2. Their name is “brokeNCYDE.” For several seconds, I pondered if they meant “Broke Inside” or “Broken Side.” Or even “Broke and Side.” Either way, I’m irked by the spelling.

3. They are self-described purveyors of  “Crunk/Screamo/Electronica.” Crunk, a genre of music popularized by highly respected and not-at-all-laughable-or-ridiculous rapper Lil Jon; Screamo, a severely bastardized version of the hardcore and emo music I used to love in high school and college; and Electronica (add this to sound “edgy”).

Then I heard their music and saw their video. Please watch their video for “Freaxxx” and turn the speakers up (a party will likely break out at your office or wherever you are).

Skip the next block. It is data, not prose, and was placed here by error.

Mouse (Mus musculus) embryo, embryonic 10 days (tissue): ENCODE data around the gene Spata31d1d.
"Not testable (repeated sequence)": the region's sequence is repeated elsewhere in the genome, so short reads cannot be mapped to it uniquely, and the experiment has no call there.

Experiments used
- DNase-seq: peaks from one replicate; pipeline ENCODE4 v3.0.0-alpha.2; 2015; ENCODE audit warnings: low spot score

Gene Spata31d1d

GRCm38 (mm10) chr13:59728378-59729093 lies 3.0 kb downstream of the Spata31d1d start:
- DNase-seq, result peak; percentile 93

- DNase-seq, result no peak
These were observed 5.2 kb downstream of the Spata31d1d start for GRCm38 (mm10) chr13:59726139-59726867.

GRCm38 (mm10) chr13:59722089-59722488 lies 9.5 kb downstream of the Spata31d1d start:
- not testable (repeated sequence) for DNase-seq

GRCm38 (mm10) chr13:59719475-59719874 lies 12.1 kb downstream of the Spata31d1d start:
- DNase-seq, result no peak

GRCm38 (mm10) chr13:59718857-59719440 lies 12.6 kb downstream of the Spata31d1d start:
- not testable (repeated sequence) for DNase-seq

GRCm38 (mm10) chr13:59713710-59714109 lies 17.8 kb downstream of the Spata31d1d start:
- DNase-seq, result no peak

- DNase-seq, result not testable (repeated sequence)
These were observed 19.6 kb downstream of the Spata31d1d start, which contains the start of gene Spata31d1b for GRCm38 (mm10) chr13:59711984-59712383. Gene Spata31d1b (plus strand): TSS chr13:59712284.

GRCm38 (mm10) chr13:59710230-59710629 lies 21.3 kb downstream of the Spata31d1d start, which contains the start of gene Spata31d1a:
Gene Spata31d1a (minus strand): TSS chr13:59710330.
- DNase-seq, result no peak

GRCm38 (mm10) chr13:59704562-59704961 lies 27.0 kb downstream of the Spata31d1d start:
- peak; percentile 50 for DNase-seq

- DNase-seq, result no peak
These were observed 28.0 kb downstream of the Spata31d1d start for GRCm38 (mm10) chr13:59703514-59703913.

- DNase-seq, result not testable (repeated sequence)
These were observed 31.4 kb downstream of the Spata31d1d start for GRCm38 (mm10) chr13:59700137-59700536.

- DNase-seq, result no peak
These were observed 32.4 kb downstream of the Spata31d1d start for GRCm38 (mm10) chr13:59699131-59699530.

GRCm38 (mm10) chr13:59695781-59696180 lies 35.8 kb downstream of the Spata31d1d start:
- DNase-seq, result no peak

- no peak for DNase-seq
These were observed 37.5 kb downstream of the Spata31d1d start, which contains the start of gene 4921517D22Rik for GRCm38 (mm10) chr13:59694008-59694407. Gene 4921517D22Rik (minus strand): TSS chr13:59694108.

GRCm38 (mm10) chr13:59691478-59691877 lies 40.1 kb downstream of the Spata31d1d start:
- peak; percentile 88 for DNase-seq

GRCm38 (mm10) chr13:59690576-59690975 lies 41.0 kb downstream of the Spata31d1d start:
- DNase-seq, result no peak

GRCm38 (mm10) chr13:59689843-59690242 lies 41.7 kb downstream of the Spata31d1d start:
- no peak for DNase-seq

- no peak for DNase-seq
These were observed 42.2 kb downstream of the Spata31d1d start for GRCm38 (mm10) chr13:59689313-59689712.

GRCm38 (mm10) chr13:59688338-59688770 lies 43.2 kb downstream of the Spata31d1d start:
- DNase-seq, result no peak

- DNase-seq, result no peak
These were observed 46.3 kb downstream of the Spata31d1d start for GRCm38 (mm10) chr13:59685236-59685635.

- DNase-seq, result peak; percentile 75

Done? I think you’ll get it after the first minute or so. These guys are obviously joking, right? They can’t possibly be attempting to gain any substantial riches or fame from this. Unless they’re attempting to make some sort of ironic social commentary on the state of the music industry and the misogyny prevalent in hip-hop (somehow, I doubt this).

So passing judgment in one fell swoop, I blurted out, “Worst thing I’ve ever heard in my life. Hands down.” Tamar asked if she could quote me for a Buzzworthy blog entry. Sure, why not? It’s not like anything you say or write that’s put on the Internet ever comes back to bite you in the ass. In the comments section, I even wrote that I stood by my opinion and said (somewhat jokingly, despite my claiming to be serious) I’d be willing to interview brokeNCYDE. …